A World of Keflings
A Kingdom for Keflings surprised me when it released in 2008. What I thought was merely a gimmick to showcase Xbox Live’s stupid avatars turned out to be a charming simulation that addicted me instantly with a laid back approach to building a bustling city. A World of Keflings, the sequel to Ninja Bee’s downloadable sensation, keeps everything I loved about the original, but tweaks to the gameplay make it even better.
All of the fun of Kingdom for Keflings is still intact. I love the process of ordering my keflings to collect resources, then streamlining and refining production. When things get rolling, A World of Keflings conveys the same joy of constructing a well-oiled machine, augmented by new blueprints and three separate areas to strip-mine and harvest to depletion.
Ninja Bee has addressed practically every complaint from the previous title, and the experience flows much better because of it. You no longer need to backtrack constantly to build structures thanks to a cadre of devoted flunkies carrying components right to you (they’ll even erect some buildings themselves). If you don’t like where a structure ends up, you can just push it to a new location without having to break down and reassemble it.
Towering over the other improvements is the presence of local co-op, which was missing the last time around. Now you and your friend (or your kid) can sit on the same couch and go through the entire game together – a process made even easier with the split-screen and drop-in features. The game supports up to four players over Xbox Live, but playing with more people in either multiplayer mode doesn’t really change your approach. It’s just more fun than plowing through the linear campaign solo.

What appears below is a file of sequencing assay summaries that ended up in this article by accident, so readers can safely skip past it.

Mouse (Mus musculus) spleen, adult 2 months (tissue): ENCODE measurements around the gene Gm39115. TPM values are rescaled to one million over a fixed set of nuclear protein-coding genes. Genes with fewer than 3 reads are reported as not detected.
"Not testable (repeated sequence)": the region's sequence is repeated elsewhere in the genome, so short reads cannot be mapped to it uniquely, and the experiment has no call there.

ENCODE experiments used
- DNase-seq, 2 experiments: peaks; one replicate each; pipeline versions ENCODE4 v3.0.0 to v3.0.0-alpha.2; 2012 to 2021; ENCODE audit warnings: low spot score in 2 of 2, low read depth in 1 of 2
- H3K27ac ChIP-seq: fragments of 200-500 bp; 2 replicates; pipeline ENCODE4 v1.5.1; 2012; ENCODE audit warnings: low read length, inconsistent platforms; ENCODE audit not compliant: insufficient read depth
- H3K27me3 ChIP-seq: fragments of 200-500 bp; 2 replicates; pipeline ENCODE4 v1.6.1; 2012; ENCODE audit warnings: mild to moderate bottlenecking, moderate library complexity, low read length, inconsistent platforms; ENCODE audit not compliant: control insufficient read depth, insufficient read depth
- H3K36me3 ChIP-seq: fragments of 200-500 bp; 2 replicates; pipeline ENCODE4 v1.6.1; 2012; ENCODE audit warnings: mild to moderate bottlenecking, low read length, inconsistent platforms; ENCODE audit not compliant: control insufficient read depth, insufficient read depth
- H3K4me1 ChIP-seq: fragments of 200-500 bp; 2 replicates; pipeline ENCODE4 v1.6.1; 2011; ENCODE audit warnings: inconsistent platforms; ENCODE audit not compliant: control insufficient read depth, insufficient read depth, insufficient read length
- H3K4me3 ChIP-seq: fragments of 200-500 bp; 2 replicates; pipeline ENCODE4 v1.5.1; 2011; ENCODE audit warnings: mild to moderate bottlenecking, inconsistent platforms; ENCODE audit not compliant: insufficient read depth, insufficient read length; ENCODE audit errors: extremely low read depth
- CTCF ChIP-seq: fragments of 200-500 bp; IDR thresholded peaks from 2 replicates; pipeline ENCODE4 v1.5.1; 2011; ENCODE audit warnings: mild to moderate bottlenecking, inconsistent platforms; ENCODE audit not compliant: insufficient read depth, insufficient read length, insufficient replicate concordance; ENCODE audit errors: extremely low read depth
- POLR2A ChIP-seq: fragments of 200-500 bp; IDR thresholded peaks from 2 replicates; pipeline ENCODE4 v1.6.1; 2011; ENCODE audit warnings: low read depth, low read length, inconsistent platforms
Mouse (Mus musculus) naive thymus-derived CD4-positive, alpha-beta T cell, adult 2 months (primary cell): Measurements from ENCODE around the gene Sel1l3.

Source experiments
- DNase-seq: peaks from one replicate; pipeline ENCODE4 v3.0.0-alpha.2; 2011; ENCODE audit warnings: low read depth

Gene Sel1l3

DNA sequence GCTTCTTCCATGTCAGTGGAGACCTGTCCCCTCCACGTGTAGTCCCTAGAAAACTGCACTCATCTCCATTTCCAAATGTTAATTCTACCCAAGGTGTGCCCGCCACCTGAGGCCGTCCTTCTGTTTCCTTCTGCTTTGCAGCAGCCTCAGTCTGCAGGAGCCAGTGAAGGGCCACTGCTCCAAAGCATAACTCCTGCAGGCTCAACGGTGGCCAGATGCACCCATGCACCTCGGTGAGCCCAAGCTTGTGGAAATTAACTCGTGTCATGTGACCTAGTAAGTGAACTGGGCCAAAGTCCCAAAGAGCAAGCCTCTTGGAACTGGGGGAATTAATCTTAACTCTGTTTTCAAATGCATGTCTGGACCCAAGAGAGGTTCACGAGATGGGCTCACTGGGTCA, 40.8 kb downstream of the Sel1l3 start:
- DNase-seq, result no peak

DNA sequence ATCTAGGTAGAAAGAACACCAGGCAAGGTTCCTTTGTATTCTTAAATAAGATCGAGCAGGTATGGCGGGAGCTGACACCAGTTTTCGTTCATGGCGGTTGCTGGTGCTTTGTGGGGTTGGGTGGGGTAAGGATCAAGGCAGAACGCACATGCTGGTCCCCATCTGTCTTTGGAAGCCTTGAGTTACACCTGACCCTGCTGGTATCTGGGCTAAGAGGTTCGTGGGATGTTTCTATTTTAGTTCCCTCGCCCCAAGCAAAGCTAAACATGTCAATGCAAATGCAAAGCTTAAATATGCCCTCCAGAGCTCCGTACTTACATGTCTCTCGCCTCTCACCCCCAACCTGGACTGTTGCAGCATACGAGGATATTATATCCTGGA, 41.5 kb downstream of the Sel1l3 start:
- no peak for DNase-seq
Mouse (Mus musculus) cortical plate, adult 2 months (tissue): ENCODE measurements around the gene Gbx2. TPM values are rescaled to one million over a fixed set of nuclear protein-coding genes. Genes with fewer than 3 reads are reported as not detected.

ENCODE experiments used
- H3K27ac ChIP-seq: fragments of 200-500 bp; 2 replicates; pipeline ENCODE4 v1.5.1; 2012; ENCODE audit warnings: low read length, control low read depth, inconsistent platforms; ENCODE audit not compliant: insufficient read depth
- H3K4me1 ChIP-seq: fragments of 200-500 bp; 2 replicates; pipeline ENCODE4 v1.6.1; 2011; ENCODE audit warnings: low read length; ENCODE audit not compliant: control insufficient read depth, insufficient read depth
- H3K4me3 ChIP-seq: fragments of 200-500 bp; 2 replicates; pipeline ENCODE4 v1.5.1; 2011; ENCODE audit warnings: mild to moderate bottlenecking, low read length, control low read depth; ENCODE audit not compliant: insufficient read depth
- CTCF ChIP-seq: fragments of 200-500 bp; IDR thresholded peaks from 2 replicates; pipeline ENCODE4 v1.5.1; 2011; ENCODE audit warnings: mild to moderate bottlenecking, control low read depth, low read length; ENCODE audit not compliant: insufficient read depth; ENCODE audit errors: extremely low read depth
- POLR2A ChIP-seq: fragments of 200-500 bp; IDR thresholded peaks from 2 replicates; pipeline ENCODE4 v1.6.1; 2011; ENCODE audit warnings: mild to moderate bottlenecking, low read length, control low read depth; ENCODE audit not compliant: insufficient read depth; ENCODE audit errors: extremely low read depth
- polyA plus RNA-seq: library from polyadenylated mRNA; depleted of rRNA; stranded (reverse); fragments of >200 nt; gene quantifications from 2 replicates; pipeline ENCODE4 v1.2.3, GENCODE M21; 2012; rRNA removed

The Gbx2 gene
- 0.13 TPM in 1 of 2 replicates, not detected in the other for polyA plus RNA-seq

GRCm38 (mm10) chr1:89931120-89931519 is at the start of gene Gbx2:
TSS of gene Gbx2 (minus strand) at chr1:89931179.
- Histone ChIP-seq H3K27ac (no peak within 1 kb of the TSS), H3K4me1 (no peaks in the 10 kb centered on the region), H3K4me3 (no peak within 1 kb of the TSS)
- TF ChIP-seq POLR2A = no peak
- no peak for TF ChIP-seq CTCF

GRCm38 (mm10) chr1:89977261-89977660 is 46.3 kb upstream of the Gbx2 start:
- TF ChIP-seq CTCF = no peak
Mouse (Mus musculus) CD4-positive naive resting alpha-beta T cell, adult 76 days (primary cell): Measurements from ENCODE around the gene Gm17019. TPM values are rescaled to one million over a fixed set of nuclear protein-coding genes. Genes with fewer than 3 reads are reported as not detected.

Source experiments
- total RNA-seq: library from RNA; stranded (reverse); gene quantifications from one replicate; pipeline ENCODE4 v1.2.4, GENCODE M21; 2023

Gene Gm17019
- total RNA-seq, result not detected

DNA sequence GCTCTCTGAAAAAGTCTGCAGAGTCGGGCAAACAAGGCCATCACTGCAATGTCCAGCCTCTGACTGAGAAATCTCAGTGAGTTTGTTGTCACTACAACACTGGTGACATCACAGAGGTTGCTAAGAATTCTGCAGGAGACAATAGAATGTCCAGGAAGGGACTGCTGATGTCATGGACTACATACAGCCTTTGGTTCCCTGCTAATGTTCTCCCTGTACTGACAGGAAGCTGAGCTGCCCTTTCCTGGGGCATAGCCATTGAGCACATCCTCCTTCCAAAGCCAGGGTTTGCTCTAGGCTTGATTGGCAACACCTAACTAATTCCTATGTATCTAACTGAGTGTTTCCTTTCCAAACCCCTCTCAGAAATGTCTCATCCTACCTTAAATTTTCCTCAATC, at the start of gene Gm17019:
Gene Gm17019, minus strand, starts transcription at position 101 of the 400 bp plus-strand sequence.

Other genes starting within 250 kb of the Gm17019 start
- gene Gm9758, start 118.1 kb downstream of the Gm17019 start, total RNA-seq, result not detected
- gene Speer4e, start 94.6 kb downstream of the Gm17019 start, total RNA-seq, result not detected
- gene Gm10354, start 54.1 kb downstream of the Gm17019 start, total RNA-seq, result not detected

Though optimizing your supply lines and customizing your buildings is satisfying, the process ends up being too shallow to compete with the giants in the city-building genre. Additional layers of village governance, branching development paths, or a free-play sandbox mode would have been great additions and given the simple formula more depth. However, A World of Keflings still succeeds at being a unique and accessible simulation that serves as an excellent first step into a larger world.
Ninja Bee's sequel keeps everything I
loved about the original, but tweaks to the gameplay make it even